We agree with Judge Robson's conclusions.

In Johnson v. New Jersey, 384 U.S. 719, 86 S.Ct. 1772, 16 L.Ed.2d 882 (1966), the Supreme Court laid down, what at this point, are the controlling criteria with respect to retroactivity. There the Court held that a constitutional doctrine or legal rationale was to be retroactively applied when:

  The rule affected "the very integrity of the fact
  finding process" and

  "averted the clear danger of convicting the
  innocent." (supra at 727, 86 S.Ct. at 1778)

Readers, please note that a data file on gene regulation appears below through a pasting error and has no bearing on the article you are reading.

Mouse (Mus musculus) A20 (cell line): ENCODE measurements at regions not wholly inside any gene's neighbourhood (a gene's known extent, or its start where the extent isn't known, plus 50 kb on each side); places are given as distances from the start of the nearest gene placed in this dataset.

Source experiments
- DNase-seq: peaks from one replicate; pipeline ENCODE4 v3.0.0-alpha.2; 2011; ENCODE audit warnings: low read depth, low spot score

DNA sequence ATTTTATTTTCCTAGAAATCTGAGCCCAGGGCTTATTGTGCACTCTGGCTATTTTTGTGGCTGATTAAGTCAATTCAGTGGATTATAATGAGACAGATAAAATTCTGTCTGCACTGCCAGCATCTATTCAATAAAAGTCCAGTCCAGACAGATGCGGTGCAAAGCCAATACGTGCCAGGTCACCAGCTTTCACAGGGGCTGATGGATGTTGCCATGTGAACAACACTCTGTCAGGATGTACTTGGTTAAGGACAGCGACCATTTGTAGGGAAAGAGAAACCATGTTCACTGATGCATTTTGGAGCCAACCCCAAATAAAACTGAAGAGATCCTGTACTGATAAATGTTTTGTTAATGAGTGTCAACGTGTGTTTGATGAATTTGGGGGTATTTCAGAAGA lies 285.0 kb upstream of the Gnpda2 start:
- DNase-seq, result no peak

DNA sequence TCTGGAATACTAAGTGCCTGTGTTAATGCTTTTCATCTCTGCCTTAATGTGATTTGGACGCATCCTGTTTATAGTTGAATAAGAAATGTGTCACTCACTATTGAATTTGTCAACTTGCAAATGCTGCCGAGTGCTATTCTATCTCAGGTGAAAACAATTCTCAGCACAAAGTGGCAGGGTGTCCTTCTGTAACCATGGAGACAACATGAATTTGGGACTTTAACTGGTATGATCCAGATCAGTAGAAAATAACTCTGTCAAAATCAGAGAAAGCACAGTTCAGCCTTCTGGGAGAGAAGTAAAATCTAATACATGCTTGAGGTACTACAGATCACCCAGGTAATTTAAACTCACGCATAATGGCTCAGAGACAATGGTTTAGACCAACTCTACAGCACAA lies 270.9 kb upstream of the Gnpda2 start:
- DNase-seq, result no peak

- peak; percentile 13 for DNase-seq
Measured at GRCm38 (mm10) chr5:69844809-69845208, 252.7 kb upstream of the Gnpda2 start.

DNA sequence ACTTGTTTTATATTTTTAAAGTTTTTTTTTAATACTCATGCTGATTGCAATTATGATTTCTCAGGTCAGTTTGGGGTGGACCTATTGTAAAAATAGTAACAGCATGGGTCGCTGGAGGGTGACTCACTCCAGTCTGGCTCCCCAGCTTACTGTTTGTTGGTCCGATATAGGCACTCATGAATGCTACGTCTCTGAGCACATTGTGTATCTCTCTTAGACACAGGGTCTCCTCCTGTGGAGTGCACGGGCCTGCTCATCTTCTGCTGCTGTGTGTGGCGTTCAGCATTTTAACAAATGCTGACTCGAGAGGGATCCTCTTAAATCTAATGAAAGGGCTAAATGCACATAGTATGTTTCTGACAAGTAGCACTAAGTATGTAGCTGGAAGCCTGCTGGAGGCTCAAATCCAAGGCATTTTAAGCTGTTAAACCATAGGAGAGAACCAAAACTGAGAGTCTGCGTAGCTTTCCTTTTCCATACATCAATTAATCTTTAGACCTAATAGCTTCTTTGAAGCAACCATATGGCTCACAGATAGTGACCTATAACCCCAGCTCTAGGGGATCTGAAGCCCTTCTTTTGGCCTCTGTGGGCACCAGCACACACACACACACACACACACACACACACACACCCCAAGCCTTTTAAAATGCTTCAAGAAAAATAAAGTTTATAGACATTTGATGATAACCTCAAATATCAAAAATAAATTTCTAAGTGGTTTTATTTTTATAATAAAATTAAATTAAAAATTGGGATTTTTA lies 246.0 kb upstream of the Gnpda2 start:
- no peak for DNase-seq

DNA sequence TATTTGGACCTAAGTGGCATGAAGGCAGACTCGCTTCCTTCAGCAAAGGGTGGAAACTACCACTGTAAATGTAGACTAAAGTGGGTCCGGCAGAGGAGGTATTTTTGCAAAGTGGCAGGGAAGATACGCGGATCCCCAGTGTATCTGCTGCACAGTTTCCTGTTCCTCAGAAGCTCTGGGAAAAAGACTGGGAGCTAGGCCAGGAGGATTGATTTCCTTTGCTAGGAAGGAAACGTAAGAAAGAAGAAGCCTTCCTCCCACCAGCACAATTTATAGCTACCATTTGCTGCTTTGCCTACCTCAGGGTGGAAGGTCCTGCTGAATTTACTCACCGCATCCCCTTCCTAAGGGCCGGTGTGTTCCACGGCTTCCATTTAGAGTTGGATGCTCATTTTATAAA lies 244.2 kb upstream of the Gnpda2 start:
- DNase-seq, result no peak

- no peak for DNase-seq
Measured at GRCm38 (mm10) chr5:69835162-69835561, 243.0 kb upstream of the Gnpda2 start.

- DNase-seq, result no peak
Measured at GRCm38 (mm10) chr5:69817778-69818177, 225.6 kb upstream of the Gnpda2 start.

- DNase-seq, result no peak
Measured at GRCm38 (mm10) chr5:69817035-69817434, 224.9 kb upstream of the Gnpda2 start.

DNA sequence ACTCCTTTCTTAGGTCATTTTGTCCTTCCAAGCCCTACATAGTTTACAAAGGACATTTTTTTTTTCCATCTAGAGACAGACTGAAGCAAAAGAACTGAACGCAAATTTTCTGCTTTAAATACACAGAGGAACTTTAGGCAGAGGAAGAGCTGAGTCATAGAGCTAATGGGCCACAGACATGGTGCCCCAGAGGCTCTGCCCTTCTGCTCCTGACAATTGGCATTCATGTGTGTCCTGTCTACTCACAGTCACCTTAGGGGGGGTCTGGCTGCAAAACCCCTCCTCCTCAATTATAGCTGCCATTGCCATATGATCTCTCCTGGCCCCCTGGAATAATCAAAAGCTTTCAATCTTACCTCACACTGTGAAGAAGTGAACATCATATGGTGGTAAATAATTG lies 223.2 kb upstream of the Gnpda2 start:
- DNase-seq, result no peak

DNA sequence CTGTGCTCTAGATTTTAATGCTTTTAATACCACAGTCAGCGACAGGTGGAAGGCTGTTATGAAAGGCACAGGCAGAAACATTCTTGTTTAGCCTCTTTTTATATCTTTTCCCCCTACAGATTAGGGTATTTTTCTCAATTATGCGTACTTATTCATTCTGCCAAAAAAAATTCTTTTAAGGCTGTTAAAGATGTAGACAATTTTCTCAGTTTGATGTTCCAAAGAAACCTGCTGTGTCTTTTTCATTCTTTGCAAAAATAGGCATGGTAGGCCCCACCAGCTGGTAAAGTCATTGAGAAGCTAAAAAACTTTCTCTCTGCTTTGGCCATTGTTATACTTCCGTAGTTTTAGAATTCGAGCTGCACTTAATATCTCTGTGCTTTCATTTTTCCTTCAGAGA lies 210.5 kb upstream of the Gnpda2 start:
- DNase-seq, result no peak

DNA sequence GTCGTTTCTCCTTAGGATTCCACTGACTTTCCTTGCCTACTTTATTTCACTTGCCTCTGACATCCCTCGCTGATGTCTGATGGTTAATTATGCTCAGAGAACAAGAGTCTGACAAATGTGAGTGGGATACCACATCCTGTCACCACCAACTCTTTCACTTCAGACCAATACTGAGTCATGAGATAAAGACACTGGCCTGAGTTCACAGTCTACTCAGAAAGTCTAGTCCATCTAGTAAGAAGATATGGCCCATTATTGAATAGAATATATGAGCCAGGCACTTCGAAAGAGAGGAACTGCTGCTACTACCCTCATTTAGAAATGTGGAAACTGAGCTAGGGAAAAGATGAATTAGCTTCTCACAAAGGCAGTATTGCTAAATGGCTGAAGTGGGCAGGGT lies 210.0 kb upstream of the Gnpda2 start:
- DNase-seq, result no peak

Based on these criteria, various Supreme Court rulings on constitutional rights have or have not been held retroactive. The Mapp rule, Mapp v. Ohio, 367 U.S. 643, 81 S.Ct. 1684, 6 L.Ed.2d 1081, 84 A.L.R.2d 933 (1961), which excluded evidence obtained via an unreasonable search and seizure was denied retroactive application in Linkletter v. Walker, 381 U.S. 618, 85 S.Ct. 1731, 14 L.Ed.2d 601 (1965), on the ground that the purpose of the exclusionary rule enunciated in Mapp was to guard against prospective unreasonable searches and seizures. On the other hand, denials of constitutional rights relating to the actual integrity of the trial have been held to be retroactive. For example, Gideon v. Wainwright, 372 U.S. 335, 83 S.Ct. 792, 9 L.Ed.2d 799, 93 A.L.R.2d 733 (1963), where an indigent was required to be furnished counsel at trial; Jackson v. Denno, 378 U.S. 368, 84 S.Ct. 1774, 12 L.Ed.2d 908, 1 A.L.R.3d 1205 (1964), which held that an involuntary confession had to be excluded from the trial in a hearing outside the presence of the jury. These latter instances of constitutional deprivation were held retroactive because otherwise the fact finding process would be fundamentally unfair.